Growing up in Greenwich village was an amazing experience.  I had pretty much everything I needed in a 15-20 minute walking radius of my home, including friends’ houses, school, many many restaurants, supermarkets, parks, clothing stores, toy stores, and so much more.  My father worked one block away from our house, and while that proved to be a hassle when I got older and wanted to bring a girl over, it meant that when my parents split, he could still walk me to school every day (something he did until I was in eighth grade).  Having my father walk me to school 2-3 days out of the weeks, and then being able to take the train with my mom to school those other days made my parents’ separation really easy.

My parents split when I was nine years old.  I remember I was watching television (I forget what) in my dad’s bedroom (or what used to be their bedroom).  They called me into the living room and sat me down and told me that “mommy was going to be living in a different house for a little while.”  I was nine so I didn’t really understand the significance of that statement.  All I understood was that mom was going to be living somewhere else, and that I was missing important television watching time.

My parents were fantastic when they split.  They really embodied the idea that once you split up, it no longer becomes about you and your feelings regarding your partner, it becomes about your children, and making sure that they feel loved by both parties.  They created a schedule of when I would be at each house, and if one of them had to be somewhere, they would coordinate so that one of them didn’t get more time than the other.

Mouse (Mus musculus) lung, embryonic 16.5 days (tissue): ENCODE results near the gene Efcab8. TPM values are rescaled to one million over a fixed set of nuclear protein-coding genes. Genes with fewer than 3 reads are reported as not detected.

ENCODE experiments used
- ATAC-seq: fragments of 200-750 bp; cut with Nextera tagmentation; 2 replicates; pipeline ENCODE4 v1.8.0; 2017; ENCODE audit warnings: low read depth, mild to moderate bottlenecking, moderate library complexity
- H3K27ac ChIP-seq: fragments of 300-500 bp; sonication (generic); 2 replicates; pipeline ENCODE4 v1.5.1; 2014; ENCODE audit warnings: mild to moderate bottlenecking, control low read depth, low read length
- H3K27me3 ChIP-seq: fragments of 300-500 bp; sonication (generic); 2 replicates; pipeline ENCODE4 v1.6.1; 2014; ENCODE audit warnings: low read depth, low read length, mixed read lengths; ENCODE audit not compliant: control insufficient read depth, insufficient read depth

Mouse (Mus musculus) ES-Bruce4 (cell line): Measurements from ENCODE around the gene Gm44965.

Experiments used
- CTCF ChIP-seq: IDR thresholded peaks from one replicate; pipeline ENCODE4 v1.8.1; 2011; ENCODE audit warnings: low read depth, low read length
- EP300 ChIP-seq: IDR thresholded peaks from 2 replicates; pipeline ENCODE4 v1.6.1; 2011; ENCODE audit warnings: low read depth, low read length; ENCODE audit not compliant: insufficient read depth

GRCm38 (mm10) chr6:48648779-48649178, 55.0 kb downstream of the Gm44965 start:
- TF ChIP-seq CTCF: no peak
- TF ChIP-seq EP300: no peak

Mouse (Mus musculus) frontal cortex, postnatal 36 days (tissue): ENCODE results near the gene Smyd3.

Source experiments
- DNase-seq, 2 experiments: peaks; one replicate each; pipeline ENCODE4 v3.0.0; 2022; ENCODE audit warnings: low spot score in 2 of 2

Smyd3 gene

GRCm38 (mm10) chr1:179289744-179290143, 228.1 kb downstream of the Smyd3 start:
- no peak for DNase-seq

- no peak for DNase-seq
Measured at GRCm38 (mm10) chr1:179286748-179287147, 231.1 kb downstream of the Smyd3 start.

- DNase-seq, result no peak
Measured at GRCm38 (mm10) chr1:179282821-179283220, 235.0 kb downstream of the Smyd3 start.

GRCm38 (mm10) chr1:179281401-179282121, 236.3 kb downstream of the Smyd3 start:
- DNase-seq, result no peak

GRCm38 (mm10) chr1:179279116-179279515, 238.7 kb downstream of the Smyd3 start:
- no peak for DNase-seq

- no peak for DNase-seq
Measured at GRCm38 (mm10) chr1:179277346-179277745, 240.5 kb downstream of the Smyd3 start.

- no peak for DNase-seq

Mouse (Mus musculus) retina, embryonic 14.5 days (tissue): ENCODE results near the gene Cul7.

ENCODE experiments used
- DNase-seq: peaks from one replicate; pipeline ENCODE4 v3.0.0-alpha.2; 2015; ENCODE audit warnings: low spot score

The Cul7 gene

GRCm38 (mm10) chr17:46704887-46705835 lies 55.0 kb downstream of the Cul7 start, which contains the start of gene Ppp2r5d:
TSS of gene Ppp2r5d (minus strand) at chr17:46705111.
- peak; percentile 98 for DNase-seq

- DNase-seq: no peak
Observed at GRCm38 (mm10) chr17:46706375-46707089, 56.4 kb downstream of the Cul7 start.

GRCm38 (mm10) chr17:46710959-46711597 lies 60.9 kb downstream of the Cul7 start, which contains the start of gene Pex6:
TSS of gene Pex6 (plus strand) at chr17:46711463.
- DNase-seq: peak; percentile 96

It was my mother who had left my dad.  My dad was a champ, and he still is.  When my parents split, my dad wasn’t angry at my mom, he didn’t hold a grudge, he didn’t ignore her.  No, he turned around and made life for me as easy as possible.  He still drove my mom any time they needed to go somewhere together (usually for me), he talked with her all the time about me, about presents, about scheduling, about school.  There was the saying, “I’m not sure, let me talk to your mom about it,” pretty much anytime I asked for something, or needed to change something.  I know that it must have been excruciatingly hard for him, but he did it all.